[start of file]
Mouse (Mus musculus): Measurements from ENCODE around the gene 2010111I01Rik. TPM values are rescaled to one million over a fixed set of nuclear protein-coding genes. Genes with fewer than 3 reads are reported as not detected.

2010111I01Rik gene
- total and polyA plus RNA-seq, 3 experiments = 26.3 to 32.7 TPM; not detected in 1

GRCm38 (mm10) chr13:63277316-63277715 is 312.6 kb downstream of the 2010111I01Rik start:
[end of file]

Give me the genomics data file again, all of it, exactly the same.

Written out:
Mouse (Mus musculus): Measurements from ENCODE around the gene 2010111I01Rik. TPM values are rescaled to one million over a fixed set of nuclear protein-coding genes. Genes with fewer than 3 reads are reported as not detected.

2010111I01Rik gene
- total and polyA plus RNA-seq, 3 experiments = 26.3 to 32.7 TPM; not detected in 1

GRCm38 (mm10) chr13:63277316-63277715 is 312.6 kb downstream of the 2010111I01Rik start: